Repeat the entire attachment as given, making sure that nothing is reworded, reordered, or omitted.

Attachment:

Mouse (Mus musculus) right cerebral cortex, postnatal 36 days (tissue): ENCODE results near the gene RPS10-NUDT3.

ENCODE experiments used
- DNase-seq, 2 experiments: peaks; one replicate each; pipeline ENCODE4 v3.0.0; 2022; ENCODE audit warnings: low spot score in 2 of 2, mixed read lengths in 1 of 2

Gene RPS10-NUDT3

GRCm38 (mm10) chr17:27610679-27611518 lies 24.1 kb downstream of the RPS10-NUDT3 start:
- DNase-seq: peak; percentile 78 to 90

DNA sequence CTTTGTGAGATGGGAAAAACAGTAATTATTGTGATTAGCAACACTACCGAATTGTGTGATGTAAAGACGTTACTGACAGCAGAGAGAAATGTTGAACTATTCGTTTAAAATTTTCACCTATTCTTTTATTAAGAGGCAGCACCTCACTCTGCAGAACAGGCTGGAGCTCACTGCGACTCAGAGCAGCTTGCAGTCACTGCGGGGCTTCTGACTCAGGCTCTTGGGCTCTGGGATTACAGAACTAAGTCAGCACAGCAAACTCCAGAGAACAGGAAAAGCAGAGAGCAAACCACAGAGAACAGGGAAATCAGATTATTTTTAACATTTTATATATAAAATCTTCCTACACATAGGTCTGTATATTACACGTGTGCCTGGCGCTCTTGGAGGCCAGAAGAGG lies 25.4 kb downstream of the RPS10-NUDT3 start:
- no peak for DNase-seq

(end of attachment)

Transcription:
Mouse (Mus musculus) right cerebral cortex, postnatal 36 days (tissue): ENCODE results near the gene RPS10-NUDT3.

ENCODE experiments used
- DNase-seq, 2 experiments: peaks; one replicate each; pipeline ENCODE4 v3.0.0; 2022; ENCODE audit warnings: low spot score in 2 of 2, mixed read lengths in 1 of 2

Gene RPS10-NUDT3

GRCm38 (mm10) chr17:27610679-27611518 lies 24.1 kb downstream of the RPS10-NUDT3 start:
- DNase-seq: peak; percentile 78 to 90

DNA sequence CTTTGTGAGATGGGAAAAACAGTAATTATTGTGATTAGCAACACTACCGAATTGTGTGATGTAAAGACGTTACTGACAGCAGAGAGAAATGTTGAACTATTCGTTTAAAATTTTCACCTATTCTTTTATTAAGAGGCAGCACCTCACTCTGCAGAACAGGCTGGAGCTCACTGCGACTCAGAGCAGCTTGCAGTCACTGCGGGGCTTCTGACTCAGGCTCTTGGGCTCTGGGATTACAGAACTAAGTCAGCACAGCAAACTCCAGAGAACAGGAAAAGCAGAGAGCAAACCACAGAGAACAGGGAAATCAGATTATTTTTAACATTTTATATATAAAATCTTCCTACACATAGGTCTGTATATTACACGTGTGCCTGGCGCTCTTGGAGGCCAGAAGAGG lies 25.4 kb downstream of the RPS10-NUDT3 start:
- no peak for DNase-seq